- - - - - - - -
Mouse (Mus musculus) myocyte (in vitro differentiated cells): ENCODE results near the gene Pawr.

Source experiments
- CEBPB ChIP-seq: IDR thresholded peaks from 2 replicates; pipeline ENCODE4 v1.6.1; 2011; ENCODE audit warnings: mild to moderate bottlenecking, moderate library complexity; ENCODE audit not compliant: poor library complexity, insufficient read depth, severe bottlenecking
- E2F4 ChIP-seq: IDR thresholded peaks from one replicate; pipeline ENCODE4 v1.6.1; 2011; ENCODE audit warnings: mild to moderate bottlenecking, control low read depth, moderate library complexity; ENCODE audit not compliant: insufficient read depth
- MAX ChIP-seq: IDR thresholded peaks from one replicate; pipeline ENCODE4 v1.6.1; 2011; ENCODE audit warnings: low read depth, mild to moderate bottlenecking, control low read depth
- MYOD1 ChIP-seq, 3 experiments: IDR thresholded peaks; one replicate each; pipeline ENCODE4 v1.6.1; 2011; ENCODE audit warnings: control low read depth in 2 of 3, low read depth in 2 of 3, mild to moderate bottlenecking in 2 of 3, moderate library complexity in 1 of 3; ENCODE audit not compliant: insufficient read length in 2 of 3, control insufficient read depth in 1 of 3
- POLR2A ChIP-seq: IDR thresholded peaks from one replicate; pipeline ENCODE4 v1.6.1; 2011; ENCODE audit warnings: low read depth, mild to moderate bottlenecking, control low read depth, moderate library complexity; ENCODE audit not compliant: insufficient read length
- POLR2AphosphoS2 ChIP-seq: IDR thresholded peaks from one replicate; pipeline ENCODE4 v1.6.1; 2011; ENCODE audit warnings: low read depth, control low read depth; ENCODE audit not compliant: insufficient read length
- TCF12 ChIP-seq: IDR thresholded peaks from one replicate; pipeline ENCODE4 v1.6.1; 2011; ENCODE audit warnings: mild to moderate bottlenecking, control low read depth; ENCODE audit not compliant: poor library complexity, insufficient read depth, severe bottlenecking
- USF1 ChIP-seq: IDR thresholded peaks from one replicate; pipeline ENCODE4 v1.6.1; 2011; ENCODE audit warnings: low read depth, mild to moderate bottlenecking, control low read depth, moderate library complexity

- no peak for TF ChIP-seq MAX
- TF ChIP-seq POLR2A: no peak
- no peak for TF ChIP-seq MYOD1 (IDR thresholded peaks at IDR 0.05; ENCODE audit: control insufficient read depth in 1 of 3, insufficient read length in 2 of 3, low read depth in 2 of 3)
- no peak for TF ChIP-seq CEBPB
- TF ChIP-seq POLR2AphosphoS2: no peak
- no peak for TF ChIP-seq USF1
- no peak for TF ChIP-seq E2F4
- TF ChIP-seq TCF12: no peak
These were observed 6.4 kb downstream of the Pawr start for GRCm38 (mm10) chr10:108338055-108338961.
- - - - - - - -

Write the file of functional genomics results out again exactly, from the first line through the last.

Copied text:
Mouse (Mus musculus) myocyte (in vitro differentiated cells): ENCODE results near the gene Pawr.

Source experiments
- CEBPB ChIP-seq: IDR thresholded peaks from 2 replicates; pipeline ENCODE4 v1.6.1; 2011; ENCODE audit warnings: mild to moderate bottlenecking, moderate library complexity; ENCODE audit not compliant: poor library complexity, insufficient read depth, severe bottlenecking
- E2F4 ChIP-seq: IDR thresholded peaks from one replicate; pipeline ENCODE4 v1.6.1; 2011; ENCODE audit warnings: mild to moderate bottlenecking, control low read depth, moderate library complexity; ENCODE audit not compliant: insufficient read depth
- MAX ChIP-seq: IDR thresholded peaks from one replicate; pipeline ENCODE4 v1.6.1; 2011; ENCODE audit warnings: low read depth, mild to moderate bottlenecking, control low read depth
- MYOD1 ChIP-seq, 3 experiments: IDR thresholded peaks; one replicate each; pipeline ENCODE4 v1.6.1; 2011; ENCODE audit warnings: control low read depth in 2 of 3, low read depth in 2 of 3, mild to moderate bottlenecking in 2 of 3, moderate library complexity in 1 of 3; ENCODE audit not compliant: insufficient read length in 2 of 3, control insufficient read depth in 1 of 3
- POLR2A ChIP-seq: IDR thresholded peaks from one replicate; pipeline ENCODE4 v1.6.1; 2011; ENCODE audit warnings: low read depth, mild to moderate bottlenecking, control low read depth, moderate library complexity; ENCODE audit not compliant: insufficient read length
- POLR2AphosphoS2 ChIP-seq: IDR thresholded peaks from one replicate; pipeline ENCODE4 v1.6.1; 2011; ENCODE audit warnings: low read depth, control low read depth; ENCODE audit not compliant: insufficient read length
- TCF12 ChIP-seq: IDR thresholded peaks from one replicate; pipeline ENCODE4 v1.6.1; 2011; ENCODE audit warnings: mild to moderate bottlenecking, control low read depth; ENCODE audit not compliant: poor library complexity, insufficient read depth, severe bottlenecking
- USF1 ChIP-seq: IDR thresholded peaks from one replicate; pipeline ENCODE4 v1.6.1; 2011; ENCODE audit warnings: low read depth, mild to moderate bottlenecking, control low read depth, moderate library complexity

- no peak for TF ChIP-seq MAX
- TF ChIP-seq POLR2A: no peak
- no peak for TF ChIP-seq MYOD1 (IDR thresholded peaks at IDR 0.05; ENCODE audit: control insufficient read depth in 1 of 3, insufficient read length in 2 of 3, low read depth in 2 of 3)
- no peak for TF ChIP-seq CEBPB
- TF ChIP-seq POLR2AphosphoS2: no peak
- no peak for TF ChIP-seq USF1
- no peak for TF ChIP-seq E2F4
- TF ChIP-seq TCF12: no peak
These were observed 6.4 kb downstream of the Pawr start for GRCm38 (mm10) chr10:108338055-108338961.